Intellectual Property Rights in ChinaDaniel C. Fleming
Mixed Signals: Why China is Right and Wrong to Violate Intellectual Property Rights
In China, the trade of counterfeit goods (jia huo) is as profitable as it is pervasive. In 2002, the state-run Development Research Center valued the nation’s counterfeiting industry at US $16 billion, which some consider a conservative estimate. Experts believe that over 90% of the consumer goods sold in the city of Yiwu, regarded as the counterfeit capital of China, are counterfeit. Each of the 300 private showrooms in Yu Bao Lu, a facility in Yiwu, represents a factory that specializes in fake goods. Even the capital city of Beijing is host to an outdoor counterfeit market called “Treasure Street.” Places like Yiwu and Treasure Street provide counterfeit items ranging from car inspection stickers and college diplomas to designer clothing, computer software and even pharmaceutical products. Literary counterfeiters even produce Harry Potter books in Chinese that do not exist in English.
In China, as the International Trade Administration of the U.S. Department of Commerce stated, “if a product sells, it is likely to be illegally duplicated.” Tony Gurka of Hong Kong’s Commercial Trademark Services asserts a similar principle: if a company believes that their products are not counterfeited, “either they have a lousy product or it’s being copied so well they don’t know about it.” Rolex watches, Gucci handbags, Duracell batteries, Gillette razor blades, Safeguard soap, and Head & Shoulders shampoo are just a few brands that have fallen victim to counterfeiting. In the city of Donguan, a CBS News correspondent was offered counterfeit Callaway golf irons, putters, golf bags, gloves and even a Callaway umbrella for a grand total of US $275.00; in the United States, the authentic equipment retails at $3,000. If a company suspects counterfeiting of its products and has evidence to prove it, they generally hire a private investigator to perform a raid. However, even when the goods are removed after the raid, the individuals involved in the operation very seldom go to jail.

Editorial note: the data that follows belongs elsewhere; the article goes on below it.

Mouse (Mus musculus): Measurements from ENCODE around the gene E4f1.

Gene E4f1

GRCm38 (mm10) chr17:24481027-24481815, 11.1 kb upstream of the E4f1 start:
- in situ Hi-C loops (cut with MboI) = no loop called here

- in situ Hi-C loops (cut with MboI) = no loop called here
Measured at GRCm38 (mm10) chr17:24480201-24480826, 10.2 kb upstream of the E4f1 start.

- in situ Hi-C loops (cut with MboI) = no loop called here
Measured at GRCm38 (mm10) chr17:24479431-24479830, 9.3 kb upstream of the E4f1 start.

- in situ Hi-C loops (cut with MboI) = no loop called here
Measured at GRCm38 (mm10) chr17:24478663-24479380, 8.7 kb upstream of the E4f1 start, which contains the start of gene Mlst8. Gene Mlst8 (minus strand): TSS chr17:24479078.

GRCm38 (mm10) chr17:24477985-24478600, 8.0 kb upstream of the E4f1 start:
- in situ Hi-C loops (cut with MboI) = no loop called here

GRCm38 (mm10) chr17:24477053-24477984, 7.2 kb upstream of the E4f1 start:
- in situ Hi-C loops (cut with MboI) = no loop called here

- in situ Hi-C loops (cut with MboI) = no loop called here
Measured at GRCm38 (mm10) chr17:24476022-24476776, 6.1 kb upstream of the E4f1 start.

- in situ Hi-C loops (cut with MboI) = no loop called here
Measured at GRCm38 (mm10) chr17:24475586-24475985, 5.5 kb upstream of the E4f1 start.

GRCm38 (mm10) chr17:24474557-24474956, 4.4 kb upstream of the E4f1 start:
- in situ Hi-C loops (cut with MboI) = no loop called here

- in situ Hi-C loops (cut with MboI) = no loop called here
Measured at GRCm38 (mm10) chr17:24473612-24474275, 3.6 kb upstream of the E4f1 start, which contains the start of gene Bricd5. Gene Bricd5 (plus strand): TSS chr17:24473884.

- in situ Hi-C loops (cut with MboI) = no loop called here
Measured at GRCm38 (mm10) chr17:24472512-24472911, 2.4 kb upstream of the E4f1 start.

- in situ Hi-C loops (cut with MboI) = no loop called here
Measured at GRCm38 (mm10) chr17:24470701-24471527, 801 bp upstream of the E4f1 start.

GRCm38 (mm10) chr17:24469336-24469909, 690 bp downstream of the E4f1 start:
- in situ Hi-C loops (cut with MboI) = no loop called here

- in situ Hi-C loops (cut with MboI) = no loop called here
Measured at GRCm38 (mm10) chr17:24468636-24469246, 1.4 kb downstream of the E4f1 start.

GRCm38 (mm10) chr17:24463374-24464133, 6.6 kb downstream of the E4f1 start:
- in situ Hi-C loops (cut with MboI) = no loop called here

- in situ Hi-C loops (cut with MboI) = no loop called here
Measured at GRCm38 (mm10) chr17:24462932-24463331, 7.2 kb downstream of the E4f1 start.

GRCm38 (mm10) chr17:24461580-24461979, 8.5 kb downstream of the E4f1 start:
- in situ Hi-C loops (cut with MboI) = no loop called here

In December 2001, China joined the World Trade Organization and, in doing so, took the first meaningful steps towards making its counterfeit trade a thing of the past. Since then China has made and continues to make progress in reforming its laws and in enforcing intellectual property rights to stop the flow of fake products, but the Chinese producers of jia huo are prolific and stay one step ahead of anti-counterfeiting measures. Despite recent advances, China still lags very far behind developed Western nations in protecting the rights of inventors, creators, authors, composers, designers, and other innovators.
The Western Concept of Intellectual Property
Intellectual property can be thought of as any original creative work that can be protected by law, and the scope of what is considered intellectual property is immense. Intellectual property includes television shows, fashion designer logos, computer software, plant varieties, industrial processes, genetic engineering, branded consumer products, and pharmaceutical products. However abstract these artistic commercial and scientific works may be, they enjoy private property rights similar to those awarded to tangible assets.